I don’t know what it is, maybe it’s that cool of the morning that comes with the beginning of fall, maybe it’s my middle turning five years old, or maybe it’s the reality of knowing how quickly this life passes, that has me contemplating once again my mothering.
It’s so easy, isn’t it, to try to “judge” ourselves. To ask, “How am I doing?” “Am I treasuring all the moments?” “Am I a good mom?”
I think these questions are good and definitely have a place, but I have also recognized the danger of evaluating myself too much. Because when I do, I feel dreadfully sad.
Surely there were moments I missed, surely there were times I failed, and even when I did it all just right, it’s still going by oh so fast.
I want to figure this out. How do I treasure yesterday, enjoy today, and smile at tomorrow?
I don’t know if I ever will, but I do know this ~ The best way for me to do a better job at anything is not to look too long at myself. Because I will either think too highly of myself or I will plummet by the sheer reality of my own inadequacies.
The apostle Paul, a man of great godliness and boldness evaluated himself like this in 1 Corinthians 4:3-4~
But with me it is a very small thing that I should be judged by you or by any human court. In fact, I do not even judge myself. For I am not aware of anything against myself, but I am not thereby acquitted. It is the Lord who judges me.
In our society today, we are often told:
Believe in yourself.
It doesn’t matter what anyone else thinks, just what you think of yourself.
Encouragement is important and I do think our inner thoughts are so vital. But Paul just says something so radically different here. And it has helped me immensely as a mom.
Paul essentialy says, that at the end of the day,
It doesn’t matter what you think of me. And
It doesn’t matter what I think of myself.
Paul knows that his own opinion of himself can be flawed. He could be thinking he’s doing it all right, but his heart is in the wrong place. Or he could be thinking that he’s failing, but God sees something different (1 Sam 16:7).
Paul doesn’t look for his stamp of approval from another person or even from himself. He doesn’t value his own opinion. The only opinion of himself that truly matters is God’s.
This is such a transformational truth and one that I want to grab onto with all my heart.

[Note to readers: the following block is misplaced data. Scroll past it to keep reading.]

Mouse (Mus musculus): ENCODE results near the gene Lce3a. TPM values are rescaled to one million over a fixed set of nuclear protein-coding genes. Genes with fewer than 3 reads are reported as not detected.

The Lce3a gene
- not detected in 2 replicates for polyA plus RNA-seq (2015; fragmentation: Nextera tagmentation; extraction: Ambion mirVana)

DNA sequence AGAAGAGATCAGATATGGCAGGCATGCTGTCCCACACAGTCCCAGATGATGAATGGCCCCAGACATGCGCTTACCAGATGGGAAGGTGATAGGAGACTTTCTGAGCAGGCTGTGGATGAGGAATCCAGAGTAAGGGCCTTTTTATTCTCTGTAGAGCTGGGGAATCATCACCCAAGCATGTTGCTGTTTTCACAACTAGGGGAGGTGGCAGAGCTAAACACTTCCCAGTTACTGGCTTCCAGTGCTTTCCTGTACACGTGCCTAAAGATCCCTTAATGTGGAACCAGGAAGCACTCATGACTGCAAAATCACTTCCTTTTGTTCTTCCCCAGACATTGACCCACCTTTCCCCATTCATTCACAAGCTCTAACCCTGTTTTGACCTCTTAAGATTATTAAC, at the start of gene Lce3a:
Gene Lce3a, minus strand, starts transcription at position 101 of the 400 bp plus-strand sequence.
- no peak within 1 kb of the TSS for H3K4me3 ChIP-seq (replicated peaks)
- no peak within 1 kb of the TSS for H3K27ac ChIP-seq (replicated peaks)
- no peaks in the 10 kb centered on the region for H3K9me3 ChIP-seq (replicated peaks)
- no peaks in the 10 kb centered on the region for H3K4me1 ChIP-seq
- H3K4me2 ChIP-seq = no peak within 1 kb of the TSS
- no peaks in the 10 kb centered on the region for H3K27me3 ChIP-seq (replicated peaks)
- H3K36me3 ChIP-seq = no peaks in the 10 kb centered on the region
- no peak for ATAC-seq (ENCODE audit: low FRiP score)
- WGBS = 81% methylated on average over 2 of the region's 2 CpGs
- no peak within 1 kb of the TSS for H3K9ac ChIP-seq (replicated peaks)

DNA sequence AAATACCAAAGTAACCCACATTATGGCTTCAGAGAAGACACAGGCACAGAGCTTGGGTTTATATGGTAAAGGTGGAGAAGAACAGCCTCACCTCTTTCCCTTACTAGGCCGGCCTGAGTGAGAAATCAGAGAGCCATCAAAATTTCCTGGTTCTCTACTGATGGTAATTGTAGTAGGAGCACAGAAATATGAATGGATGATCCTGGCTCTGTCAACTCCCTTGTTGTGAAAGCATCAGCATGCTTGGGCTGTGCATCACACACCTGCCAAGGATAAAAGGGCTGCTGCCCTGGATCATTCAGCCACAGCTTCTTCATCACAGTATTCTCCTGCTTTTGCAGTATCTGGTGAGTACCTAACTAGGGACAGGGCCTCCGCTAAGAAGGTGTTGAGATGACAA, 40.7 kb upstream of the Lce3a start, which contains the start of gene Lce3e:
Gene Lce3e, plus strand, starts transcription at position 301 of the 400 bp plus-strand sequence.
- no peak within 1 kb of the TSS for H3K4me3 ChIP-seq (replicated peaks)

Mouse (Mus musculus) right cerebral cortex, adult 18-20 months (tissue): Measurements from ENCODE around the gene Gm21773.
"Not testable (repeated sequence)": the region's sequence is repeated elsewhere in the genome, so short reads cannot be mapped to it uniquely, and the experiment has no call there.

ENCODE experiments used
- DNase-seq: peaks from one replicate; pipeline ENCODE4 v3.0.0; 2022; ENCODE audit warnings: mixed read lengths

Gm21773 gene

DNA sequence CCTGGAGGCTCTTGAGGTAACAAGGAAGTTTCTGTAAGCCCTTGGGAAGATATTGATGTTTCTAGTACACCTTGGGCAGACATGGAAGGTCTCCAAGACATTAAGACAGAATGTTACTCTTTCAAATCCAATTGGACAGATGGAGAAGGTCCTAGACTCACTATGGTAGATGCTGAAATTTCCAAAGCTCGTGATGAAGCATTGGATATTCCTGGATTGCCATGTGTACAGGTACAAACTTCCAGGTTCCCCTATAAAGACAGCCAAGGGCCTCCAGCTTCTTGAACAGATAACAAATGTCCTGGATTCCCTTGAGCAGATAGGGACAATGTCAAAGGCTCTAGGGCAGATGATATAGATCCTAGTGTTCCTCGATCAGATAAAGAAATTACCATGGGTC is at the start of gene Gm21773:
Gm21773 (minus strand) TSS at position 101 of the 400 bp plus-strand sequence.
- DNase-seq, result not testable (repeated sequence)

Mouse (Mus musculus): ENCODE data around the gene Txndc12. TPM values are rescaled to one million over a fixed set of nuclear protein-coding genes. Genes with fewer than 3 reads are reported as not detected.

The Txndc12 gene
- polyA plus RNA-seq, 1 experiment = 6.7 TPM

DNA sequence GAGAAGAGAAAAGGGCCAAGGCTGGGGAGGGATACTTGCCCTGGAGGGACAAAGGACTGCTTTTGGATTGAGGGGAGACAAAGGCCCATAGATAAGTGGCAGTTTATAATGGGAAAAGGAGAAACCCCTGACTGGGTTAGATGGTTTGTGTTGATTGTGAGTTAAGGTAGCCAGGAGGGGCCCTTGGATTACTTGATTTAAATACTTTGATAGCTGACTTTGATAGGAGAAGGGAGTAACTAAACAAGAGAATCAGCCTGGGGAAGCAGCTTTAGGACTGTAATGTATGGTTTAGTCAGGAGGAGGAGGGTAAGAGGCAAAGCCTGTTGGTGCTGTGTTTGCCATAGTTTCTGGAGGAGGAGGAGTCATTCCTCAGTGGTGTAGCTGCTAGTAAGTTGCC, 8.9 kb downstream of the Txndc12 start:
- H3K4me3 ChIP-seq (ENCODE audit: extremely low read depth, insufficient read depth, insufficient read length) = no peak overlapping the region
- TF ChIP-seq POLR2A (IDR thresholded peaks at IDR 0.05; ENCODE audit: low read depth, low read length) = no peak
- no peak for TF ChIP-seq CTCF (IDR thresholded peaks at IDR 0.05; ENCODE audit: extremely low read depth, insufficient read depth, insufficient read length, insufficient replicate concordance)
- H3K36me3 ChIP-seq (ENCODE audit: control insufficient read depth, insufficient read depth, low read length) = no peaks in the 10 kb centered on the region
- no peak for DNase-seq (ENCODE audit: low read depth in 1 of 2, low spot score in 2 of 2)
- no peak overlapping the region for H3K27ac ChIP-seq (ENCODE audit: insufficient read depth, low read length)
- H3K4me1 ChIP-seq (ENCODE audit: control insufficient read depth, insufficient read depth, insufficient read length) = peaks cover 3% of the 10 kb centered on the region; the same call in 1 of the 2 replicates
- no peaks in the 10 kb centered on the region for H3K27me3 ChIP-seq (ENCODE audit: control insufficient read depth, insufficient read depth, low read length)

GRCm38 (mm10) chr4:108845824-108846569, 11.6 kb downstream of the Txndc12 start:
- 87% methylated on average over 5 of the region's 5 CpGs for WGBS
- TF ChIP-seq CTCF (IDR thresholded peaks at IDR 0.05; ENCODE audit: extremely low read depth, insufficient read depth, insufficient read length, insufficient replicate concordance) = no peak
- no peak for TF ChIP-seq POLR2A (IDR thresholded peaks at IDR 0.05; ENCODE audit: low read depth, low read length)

There are so many standards set for us as women and as mothers. We can barely meet our own high standards, much less someone else’s. I’m not saying don’t set them, do! But the moment I think that meeting a standard makes me a good mom, I’ve made motherhood all about me. I’ve declared that my identity is wrapped up in my achievements. And I’ve created a giant obstacle that has my name written all over it.
For in that moment I try to be some perfect mom, I miss out.
I’m not thinking about my kids. I’m not enjoying just knowing them. I’m worried about that thing I didn’t do.
Instead of staying up late to snuggle for a few minutes, I’m worried about that book that says not to do that.
Instead of sending that little cookie in her lunchbox, I’m wondering if another mom will judge me if I do.
Instead of being confident about what I’ve decided to do, I’m second guessing my every move.
Instead of looking up, I’m desperately looking within, and missing what’s right in front of me.
Instead of soaking up all the goodness of everyday moments, I’m letting myself get in the way.
I’m missing the way the breeze is blowing her hair just that way. I’m not thanking God for grubby fingers to scrub. I’m not laying on the floor reading two more chapters of Nancy Drew. I’m not skipping down the sidewalk. I’m not kissing my husband when he walks in the door and treasuring how he spins my little ones in the air in his daddy way. I’m not thanking God that he’s even there to do it.
If I spend my days putting checks in my own boxes, I will miss just knowing my children. I will miss right now.
And if I strive in motherhood for that moment when I feel like I’m a “good” mom, I will never reach it.
I must believe this. I am not in the courtroom. My mothering is not on trial. Yes, I want to recognize failings, not brush over them, but learn.
But I want to remember, as a mom who has been redeemed by Christ, Jesus went on trial for me. He is my substitute for my ugly failings and He loves me unconditionally.
My identity isn’t wrapped up in being the best mom, whatever that is. It’s not wrapped up in how I lived yesterday or in what I think of myself today.
My identity isn’t even found in motherhood at all. It was declared in a heavenly courtroom by a God who says, “You are my beloved child, in whom I am well pleased.”
I want to value how God has uniquely gifted me and my friends as mothers, and then I want to forget myself, and run to Him. The One who gave me yesterday, holds my tomorrow, and wants me to find joy today.
. Tim Keller’s The Freedom of Self-Forgetfulness was extremely helpful to me in unpacking 1 Corinthians 4